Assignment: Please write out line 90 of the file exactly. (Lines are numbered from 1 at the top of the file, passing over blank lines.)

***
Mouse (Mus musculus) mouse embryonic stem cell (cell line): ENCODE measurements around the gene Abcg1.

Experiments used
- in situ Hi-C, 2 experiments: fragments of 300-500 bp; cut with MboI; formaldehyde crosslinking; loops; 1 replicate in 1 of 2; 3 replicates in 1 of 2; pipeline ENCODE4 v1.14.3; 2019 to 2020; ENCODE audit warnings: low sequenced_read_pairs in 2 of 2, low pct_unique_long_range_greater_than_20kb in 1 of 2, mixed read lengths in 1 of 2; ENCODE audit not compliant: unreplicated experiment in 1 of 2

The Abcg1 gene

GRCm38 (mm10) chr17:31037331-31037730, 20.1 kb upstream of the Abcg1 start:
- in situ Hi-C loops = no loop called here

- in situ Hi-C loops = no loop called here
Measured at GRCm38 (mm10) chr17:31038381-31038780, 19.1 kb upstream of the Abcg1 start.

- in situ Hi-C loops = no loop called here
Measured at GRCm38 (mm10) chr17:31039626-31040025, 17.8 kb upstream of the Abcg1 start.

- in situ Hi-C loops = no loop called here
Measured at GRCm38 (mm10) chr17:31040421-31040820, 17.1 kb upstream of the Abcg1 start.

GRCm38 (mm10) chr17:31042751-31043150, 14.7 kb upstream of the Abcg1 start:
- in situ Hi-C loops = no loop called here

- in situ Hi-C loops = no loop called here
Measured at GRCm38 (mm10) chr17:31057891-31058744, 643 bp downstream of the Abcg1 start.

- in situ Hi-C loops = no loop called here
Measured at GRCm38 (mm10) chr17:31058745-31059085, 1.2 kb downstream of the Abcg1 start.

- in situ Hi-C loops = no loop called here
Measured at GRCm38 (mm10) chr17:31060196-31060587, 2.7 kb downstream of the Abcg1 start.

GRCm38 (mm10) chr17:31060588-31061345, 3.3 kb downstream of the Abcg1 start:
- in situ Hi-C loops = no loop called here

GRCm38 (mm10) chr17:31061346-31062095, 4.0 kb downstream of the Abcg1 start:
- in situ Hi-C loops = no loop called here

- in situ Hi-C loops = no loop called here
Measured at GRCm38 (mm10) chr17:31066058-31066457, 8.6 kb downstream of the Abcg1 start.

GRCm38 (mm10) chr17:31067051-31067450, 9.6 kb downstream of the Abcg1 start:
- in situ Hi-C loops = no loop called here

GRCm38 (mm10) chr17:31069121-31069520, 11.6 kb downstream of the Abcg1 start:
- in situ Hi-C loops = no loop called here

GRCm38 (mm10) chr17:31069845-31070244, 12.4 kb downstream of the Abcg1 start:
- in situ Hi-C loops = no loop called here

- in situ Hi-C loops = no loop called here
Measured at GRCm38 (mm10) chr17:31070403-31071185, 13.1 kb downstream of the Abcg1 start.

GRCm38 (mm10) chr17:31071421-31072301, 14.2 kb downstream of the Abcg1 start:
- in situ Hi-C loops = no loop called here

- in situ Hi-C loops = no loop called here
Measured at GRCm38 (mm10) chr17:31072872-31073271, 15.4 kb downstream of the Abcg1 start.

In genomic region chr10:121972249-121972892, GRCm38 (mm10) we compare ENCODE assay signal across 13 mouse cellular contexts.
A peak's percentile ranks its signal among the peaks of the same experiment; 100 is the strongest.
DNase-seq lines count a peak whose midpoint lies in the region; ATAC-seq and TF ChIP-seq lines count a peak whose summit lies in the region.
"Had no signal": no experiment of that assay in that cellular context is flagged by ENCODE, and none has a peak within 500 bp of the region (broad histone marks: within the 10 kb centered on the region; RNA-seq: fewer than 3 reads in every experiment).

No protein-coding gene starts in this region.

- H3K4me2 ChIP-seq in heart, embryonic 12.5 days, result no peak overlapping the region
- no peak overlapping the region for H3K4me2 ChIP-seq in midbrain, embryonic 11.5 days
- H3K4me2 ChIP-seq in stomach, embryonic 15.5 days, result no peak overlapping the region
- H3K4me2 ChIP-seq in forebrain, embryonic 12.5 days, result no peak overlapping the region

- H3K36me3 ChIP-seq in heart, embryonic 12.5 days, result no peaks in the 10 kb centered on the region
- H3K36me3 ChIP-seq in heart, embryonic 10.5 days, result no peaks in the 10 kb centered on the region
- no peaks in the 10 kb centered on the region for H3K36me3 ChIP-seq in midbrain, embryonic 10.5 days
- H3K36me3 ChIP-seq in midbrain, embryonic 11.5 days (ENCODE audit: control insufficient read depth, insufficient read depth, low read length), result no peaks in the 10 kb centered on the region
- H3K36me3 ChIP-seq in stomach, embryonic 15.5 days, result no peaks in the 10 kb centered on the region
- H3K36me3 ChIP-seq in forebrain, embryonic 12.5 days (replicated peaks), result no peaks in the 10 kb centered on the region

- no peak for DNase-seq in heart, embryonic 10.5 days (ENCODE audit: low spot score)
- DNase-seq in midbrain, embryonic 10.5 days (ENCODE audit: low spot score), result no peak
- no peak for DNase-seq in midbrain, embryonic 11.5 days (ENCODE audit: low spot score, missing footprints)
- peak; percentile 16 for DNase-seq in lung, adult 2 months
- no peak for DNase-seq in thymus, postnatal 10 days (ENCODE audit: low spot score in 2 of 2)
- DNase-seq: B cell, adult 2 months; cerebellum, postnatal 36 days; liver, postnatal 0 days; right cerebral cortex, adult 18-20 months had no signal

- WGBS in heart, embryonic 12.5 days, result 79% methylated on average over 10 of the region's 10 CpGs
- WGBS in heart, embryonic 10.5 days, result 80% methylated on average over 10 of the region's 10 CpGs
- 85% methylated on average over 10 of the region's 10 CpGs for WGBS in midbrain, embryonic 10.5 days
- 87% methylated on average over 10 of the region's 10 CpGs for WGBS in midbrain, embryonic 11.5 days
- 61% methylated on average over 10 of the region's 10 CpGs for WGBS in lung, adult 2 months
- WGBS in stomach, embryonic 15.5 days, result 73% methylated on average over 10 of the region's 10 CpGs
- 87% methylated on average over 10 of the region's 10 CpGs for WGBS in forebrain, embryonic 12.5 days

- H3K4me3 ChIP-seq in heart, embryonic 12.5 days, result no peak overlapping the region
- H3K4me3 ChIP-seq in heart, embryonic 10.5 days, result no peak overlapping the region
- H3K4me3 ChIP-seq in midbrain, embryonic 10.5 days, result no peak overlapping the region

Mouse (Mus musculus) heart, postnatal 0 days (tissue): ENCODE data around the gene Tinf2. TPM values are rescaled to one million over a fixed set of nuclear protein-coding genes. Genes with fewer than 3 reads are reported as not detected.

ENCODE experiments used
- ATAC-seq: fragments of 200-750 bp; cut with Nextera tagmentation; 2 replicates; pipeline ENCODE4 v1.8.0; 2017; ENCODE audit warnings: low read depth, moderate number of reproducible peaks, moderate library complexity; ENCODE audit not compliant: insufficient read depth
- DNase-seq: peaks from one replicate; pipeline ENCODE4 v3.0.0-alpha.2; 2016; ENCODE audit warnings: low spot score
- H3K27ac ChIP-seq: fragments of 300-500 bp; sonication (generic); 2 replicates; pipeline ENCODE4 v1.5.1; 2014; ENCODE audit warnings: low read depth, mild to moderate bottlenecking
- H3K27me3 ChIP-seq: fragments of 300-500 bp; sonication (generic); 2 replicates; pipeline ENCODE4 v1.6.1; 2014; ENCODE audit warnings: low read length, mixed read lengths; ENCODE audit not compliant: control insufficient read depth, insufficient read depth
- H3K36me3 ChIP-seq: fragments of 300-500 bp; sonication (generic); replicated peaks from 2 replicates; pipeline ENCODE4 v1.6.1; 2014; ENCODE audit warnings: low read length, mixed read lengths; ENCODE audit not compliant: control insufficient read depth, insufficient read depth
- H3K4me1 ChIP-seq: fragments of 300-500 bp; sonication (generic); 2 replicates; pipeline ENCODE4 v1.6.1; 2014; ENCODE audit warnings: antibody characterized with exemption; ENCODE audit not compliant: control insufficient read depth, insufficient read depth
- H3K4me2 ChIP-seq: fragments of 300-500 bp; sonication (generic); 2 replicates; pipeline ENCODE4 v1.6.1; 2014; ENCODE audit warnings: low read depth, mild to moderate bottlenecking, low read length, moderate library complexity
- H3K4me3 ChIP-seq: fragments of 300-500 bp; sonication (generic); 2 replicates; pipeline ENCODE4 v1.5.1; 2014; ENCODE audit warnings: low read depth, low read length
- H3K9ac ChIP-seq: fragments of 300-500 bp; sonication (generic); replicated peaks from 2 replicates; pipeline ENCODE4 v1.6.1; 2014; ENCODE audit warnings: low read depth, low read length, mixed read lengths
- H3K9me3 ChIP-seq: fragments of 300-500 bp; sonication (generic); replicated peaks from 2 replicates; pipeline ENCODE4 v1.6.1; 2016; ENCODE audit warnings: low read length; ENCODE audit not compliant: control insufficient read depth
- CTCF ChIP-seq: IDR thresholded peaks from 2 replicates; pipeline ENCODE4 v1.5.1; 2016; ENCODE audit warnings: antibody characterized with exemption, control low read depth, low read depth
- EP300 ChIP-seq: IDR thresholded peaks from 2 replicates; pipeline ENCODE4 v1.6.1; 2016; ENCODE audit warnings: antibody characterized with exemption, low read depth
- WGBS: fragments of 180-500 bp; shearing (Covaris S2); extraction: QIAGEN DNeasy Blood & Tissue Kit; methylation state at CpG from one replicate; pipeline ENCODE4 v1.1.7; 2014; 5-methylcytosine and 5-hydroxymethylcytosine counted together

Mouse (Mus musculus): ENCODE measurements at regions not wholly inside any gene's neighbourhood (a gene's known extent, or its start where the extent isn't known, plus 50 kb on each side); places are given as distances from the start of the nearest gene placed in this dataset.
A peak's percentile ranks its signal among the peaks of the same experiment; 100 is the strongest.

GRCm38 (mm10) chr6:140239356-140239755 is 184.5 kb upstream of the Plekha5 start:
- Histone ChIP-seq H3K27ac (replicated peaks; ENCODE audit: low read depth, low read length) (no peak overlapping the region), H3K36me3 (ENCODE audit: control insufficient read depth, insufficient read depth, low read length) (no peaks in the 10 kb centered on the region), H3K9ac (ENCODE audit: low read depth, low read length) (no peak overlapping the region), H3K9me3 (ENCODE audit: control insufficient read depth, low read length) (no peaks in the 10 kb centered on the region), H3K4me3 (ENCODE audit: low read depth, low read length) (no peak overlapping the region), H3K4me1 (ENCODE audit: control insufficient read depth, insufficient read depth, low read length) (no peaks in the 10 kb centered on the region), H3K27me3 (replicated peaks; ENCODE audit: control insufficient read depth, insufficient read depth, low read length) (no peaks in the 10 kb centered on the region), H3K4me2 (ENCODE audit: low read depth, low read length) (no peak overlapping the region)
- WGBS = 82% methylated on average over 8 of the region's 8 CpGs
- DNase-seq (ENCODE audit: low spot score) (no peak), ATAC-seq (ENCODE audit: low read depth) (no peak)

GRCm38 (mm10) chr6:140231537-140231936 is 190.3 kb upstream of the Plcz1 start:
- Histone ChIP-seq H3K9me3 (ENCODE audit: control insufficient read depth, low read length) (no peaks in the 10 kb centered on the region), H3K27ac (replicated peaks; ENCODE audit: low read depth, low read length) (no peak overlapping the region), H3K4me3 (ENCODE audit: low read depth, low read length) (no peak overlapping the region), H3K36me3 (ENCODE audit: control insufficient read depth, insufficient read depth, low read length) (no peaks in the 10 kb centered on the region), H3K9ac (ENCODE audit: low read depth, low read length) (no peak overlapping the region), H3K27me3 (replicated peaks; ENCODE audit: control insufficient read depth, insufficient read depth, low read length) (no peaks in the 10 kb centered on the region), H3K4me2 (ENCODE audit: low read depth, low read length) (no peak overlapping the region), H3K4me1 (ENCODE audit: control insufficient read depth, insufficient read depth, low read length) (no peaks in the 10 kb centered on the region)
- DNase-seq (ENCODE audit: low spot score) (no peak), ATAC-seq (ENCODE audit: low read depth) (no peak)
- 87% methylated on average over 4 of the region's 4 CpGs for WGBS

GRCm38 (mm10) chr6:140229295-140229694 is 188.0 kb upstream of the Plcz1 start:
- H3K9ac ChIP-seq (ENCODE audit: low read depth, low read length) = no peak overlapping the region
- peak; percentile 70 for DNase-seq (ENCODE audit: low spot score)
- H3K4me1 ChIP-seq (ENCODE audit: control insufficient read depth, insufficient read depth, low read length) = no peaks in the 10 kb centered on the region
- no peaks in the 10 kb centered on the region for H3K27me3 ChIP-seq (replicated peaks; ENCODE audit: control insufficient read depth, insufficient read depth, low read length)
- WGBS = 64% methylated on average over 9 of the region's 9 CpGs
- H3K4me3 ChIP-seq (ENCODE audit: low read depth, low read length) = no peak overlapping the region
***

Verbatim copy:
- DNase-seq (ENCODE audit: low spot score) (no peak), ATAC-seq (ENCODE audit: low read depth) (no peak)